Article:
The move from Walmart is the latest development in the retailer's bid to attract more shoppers to its e-commerce offering.
Walmart is taking yet another step in its battle to compete with Amazon and other retailers on same-day delivery.
Walmart is removing the $35 order requirement for its Express delivery service just a few months after scrapping the same minimum order rule from its Walmart+ subscription service.
The move from Walmart is the latest development in the retailer's bid to attract more shoppers to its e-commerce offering. Walmart's growth in the e-commerce segment has been higher than Amazon in the last three fiscal quarters of the pandemic as the company has attracted scores of shoppers to its grocery pickup service during the pandemic.
Walmart's Express delivery allows customers to get items, food or non-food, delivered to their doorstep in two hours or less. Like Walmart’s pickup and delivery service, there is no markup on items — an item is priced the same as it is on the shelf. Express delivery costs $10 on top of the existing delivery charge. Walmart+ members simply pay the $10 Express fee.
“Many customers use Express delivery for when they’re in a pinch, whether it be a missing ingredient for a weeknight dinner or a pack of diapers,” said Tom Ward, SVP of customer product at Walmart. “Customers told us sometimes the items they needed in a hurry didn’t meet the minimum, so we’re removing it, making it even easier for customers to get what they need when they need it.”
Express delivery is currently offered in nearly 3,000 Walmart stores, reaching nearly 70% of the U.S. population. It is one of several no-contact pickup and delivery options at Walmart. Several of Walmart's other e-comm options continue to carry a $35 minimum, however: grocery pickup, regular delivery and Walmart+ delivery.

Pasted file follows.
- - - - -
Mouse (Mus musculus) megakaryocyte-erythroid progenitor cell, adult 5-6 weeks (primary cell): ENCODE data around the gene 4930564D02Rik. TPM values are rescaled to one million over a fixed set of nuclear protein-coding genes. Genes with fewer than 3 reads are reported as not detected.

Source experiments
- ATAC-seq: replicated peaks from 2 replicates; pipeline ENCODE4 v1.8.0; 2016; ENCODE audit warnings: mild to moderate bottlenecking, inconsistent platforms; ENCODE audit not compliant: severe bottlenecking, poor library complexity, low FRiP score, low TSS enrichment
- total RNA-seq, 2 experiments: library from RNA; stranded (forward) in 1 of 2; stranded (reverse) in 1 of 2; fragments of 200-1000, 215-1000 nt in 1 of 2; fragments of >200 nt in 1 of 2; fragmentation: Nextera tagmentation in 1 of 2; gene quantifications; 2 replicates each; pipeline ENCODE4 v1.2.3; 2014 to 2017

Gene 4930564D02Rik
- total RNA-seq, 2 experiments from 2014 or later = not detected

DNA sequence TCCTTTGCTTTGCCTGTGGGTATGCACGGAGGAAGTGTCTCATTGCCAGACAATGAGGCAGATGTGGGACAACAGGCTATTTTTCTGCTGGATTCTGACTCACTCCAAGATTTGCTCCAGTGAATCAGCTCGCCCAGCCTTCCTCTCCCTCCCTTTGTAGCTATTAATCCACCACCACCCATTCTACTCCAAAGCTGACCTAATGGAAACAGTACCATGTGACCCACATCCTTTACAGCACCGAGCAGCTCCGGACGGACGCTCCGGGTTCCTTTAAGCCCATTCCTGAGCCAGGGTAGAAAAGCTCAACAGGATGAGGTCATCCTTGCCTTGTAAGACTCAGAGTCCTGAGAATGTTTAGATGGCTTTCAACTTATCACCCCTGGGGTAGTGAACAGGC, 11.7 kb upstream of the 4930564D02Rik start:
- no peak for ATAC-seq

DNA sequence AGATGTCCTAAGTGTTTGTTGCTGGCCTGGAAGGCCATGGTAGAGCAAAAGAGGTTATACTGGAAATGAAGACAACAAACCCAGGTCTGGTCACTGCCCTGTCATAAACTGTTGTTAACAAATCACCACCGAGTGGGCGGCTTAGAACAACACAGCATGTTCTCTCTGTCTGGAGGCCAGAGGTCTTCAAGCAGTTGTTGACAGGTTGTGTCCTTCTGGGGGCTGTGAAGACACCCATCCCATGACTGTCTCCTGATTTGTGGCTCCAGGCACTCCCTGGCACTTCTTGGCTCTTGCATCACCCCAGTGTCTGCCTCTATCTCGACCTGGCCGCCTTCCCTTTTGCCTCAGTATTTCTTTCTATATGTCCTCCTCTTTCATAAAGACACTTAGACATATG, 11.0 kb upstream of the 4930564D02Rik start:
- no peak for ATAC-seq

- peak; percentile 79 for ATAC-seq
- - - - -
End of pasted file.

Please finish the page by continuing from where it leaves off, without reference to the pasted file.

Walmart has also been pushing to create more local fulfillment centers in its stores.
In January, Ward wrote in a blog post, “Our customers love the speed and convenience of pickup and delivery, and we’re committed to finding faster ways to serve them, which is why we’re scaling the number of stores that will also serve as local fulfillment centers. We’re already planning dozens of locations, with many more to come.”
As Ward defines it, a local fulfillment center (LFC) “is a compact, modular warehouse built within, or added to, a store. In addition to fresh and frozen items, LFCs can store thousands of the items we know customers want most, from consumables to electronics. Instead of an associate walking the store to fulfill an order from our shelves, automated bots retrieve the items from within the fulfillment center. The items are then brought to a picking workstation, where the order can be assembled with speed.”
Walmart’s focus on LFCs come as grocery and other types of retailers race to deploy new fulfillment technology and networks — in large part a response to the spike of online shopping, a trend most recently fueled by the pandemic.
The Kroger Co., for instance, just announced that it is building a new customer fulfillment center (CFC) in Phoenix, Arizona. The food retailer is partnering with Ocado on the project, which was previously announced, though without location details. The CFC model — an automated warehouse facility with digital and robotic capabilities — will be used to serve customers across the region. Kroger says it is designing a flexible distribution network, combining disaggregated demand and the proximity of its stores and facilities that vary in design and size.
Bentonville, Arkansas-based Walmart operates more than 11,400 stores under 55 banners in 26 countries, and e-commerce websites, employing 2.2 million-plus associates worldwide. Walmart U.S. is No. 1 on The PG 100, Progressive Grocer’s list of the top food and consumables retailers in North America, while Walmart-owned Sam's Club ranks No. 9 on the list. Cincinnati-based Kroger is No. 3 on The PG 100 list.